Boy in wheelchair melts hearts as 'cow whisperer'
DES MOINES, IA - The signature moment of the Iowa State Fair may have arrived early, as early as Saturday, Sept. 16, when Alec Gotto of rural Dyersville rolled into the arena of the Livestock Pavilion alongside his massive steer, J.D.
The fair offers a continuous stream of 4-H kids like Alec, 11, who lead beasts into the show ring that outweigh them by hundreds or even thousands of pounds.
But keep in mind I said “roll”: Alec has been paralyzed since he was 8 months old, since before he could crawl.
The arena erupted in cheers and applause as the audience lavished the pair with a standing ovation that would carry them to victory for the People’s Choice Award.
“I can tell you I had goosebumps,” said Doug Bear, director of industry relations for the Iowa Beef Council. "Definitely it was one of the top memorable moments of any of the Governor's Charity Steer Shows I've coordinated."
Alec operates his wheelchair by turning his head to nudge sensor pads situated in key spots such as just beyond his temples. His dad, Chad, custom fit a metal bar to the base of the wheelchair. But the steer is attached to the bar by nothing more than a pair of Zip ties — so that if the beast gets spooked and runs, Alec would be cut free, not dragged across the show ring.
But true to his gentle nature, J.D. was Zip-tied to Alec for about two hours Saturday and barely stirred.
Alec Gotto, 11, despite a neurological disorder that paralyzed him at 8 months old, has become an enthusiastic exhibitor of Angus beef cattle. This year at the Iowa State Fair he led his steer in his wheelchair in the Governor's Charity Steer Show. Wochit
“He’s the cow whisperer,” Chad said of his oldest of five children with his wife, Carrie.
J.D. was “just a totally different steer when he was with Alec,” he added.
I caught up with the Gotto family Tuesday — Alec, his parents and his four younger siblings — when they returned to the fair to watch friends from Dyersville compete in the Angus Beef Cattle Show.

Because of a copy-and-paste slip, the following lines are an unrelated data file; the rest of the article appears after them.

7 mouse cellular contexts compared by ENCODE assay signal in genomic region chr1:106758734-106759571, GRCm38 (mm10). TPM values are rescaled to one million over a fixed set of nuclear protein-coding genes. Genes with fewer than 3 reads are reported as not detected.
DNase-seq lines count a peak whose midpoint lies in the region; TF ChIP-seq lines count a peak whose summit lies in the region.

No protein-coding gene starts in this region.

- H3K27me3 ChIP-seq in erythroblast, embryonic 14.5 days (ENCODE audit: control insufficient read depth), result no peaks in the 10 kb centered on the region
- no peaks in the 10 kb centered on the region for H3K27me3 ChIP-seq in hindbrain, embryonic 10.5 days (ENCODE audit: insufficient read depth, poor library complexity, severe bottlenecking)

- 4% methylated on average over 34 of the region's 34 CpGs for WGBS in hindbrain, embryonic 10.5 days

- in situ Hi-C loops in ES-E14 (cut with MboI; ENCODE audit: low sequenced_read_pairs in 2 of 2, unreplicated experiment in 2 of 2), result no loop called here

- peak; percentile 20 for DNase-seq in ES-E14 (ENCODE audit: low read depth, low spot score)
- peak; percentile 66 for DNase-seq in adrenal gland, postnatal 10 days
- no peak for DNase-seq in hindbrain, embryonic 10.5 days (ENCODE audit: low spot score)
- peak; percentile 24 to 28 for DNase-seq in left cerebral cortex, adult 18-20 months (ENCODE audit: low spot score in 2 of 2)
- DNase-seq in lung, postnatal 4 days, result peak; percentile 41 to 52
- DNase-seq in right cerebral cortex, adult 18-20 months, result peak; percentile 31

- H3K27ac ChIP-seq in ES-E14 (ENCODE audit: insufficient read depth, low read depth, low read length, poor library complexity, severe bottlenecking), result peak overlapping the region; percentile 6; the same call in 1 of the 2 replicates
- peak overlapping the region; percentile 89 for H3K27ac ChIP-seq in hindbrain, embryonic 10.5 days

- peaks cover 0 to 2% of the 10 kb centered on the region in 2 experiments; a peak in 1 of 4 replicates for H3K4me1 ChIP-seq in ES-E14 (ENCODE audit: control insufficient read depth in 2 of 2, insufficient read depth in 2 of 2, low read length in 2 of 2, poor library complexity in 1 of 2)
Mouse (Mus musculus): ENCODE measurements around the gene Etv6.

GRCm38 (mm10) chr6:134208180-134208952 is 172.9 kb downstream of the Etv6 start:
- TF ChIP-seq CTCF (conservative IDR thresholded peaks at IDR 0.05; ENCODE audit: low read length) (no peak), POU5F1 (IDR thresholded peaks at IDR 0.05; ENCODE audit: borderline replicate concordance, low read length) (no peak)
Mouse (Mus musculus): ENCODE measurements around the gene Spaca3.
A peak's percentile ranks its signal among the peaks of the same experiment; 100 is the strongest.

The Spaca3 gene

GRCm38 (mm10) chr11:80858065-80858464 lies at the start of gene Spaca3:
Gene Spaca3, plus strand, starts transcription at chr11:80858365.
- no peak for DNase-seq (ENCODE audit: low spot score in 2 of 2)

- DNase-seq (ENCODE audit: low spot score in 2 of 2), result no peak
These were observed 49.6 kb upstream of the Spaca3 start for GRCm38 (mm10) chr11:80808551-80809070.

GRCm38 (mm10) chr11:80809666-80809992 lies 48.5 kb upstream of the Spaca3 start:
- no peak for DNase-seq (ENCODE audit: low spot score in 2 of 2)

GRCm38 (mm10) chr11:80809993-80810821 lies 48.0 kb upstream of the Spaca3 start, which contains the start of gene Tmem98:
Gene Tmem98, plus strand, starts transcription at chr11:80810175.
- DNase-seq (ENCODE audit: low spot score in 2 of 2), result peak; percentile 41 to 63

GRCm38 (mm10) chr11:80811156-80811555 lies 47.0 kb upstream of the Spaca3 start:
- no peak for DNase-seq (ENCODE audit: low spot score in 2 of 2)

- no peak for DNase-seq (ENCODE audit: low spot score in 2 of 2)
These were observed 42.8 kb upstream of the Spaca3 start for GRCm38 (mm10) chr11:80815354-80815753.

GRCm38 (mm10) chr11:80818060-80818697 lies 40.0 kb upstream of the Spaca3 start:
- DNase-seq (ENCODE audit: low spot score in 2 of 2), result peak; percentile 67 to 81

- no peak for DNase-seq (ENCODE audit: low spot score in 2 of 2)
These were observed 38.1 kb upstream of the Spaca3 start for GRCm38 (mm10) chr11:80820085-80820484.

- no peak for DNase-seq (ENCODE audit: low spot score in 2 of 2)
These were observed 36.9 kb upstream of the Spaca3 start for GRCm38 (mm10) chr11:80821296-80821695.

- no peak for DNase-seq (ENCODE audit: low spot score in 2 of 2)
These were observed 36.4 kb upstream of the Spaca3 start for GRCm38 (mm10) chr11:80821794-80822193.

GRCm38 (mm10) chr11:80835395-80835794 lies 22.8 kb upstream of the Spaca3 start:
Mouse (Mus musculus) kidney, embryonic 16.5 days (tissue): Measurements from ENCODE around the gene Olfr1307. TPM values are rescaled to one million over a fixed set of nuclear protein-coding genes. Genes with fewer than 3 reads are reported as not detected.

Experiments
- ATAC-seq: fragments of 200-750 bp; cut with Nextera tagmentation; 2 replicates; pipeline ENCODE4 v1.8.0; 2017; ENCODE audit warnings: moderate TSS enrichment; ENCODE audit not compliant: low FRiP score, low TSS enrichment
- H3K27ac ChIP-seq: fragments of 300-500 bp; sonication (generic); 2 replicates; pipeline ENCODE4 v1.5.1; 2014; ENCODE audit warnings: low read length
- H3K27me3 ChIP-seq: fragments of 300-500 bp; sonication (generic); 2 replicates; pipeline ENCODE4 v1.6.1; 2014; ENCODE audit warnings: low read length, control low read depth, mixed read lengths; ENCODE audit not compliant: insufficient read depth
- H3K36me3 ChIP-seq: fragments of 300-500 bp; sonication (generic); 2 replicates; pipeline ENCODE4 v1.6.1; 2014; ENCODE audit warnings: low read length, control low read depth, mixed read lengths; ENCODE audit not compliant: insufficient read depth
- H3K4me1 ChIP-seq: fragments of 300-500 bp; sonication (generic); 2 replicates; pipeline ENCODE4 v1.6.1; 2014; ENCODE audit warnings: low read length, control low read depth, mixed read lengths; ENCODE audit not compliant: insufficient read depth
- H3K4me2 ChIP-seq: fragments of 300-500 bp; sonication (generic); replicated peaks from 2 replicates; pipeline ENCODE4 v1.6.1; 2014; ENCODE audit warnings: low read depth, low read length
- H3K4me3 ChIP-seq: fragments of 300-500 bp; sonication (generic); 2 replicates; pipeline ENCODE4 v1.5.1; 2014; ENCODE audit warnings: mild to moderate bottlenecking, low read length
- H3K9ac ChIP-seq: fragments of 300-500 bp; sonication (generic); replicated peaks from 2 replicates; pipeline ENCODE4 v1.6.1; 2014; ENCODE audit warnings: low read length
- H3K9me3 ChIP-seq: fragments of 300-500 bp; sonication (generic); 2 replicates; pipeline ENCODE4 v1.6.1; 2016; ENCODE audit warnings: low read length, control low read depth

Alec was quiet and not in the mood to entertain my prying questions, which I totally understood. But I didn't let that fool me: His head is full of ideas and dreams, and he wields a powerful voice: He was the one who approached his parents last year, wanting to compete with Angus.
“I didn’t think the determination would be as much as it is,” Chad said, “but it’s there.”
The Gottos live on a Century Farm just a couple miles from Iowa's famous Field of Dreams rural ball field, where they raise 220 head of Angus and 700 acres of row crops.
Chad and Carrie, both 38, grew up on farms. Carrie also runs a hair salon in nearby Farley.
When Alec was stricken with transverse myelitis, a swelling of the spinal cord, it was a swift and heart-wrenching change in the middle of the day. Almost as if a switch had been flipped, suddenly the couple's son was paralyzed.
His parents don't know precisely what caused it, although a virus or bacteria often can be a culprit.
“You felt sorry for yourself. You felt sorry for him," Chad said of the swirl of emotions that rocked the family through Alec's first years. But as the initial shock and sadness subsided, the growing family rallied to support Alec and his strong resolve.
"It hasn't slowed him down on too many things he's wanted to do," Chad said of his son's neurological disorder.
It certainly hasn't slowed him down in the show ring: The Governor’s Charity Steer Show was the fourth time in which Gotto and J.D. had competed in little more than a month. They walked into the same arena in July for the national Angus show on the fairgrounds. A photo from that event, posted by a spectator on Facebook, was shared tens of thousands of times as "one of the most memorable, inspirational and emotional moments ... ever witnessed in this great business."
Alec began showing cattle last summer, with J.D.’s equally mellow older brother.
Watching their son's first forays into the ring was nerve-wracking at first, Chad said. Although the dad grew up around cattle, he doesn’t remember ever building the sort of intuitive connection that he has seen between his son and the animals.
Now, Alec’s cattle season is finished for another year. J.D., meanwhile, renamed "Thanks a Million," sold for $11,000 among a record $271,000 gross in the charity auction that benefits, appropriately enough, the Ronald McDonald House Charities that help care for seriously ill children and their families.
The steer also happened to be the sale that pushed the 35-year fundraising total past the $3 million mark.
J.D. for now will reside at Iowa State University, where he will be used in showmanship classes.
“It’ll be hard to top that show season,” Chad said. “Just a really great way to end it all.
“To help somebody else the way the steer has helped us.”
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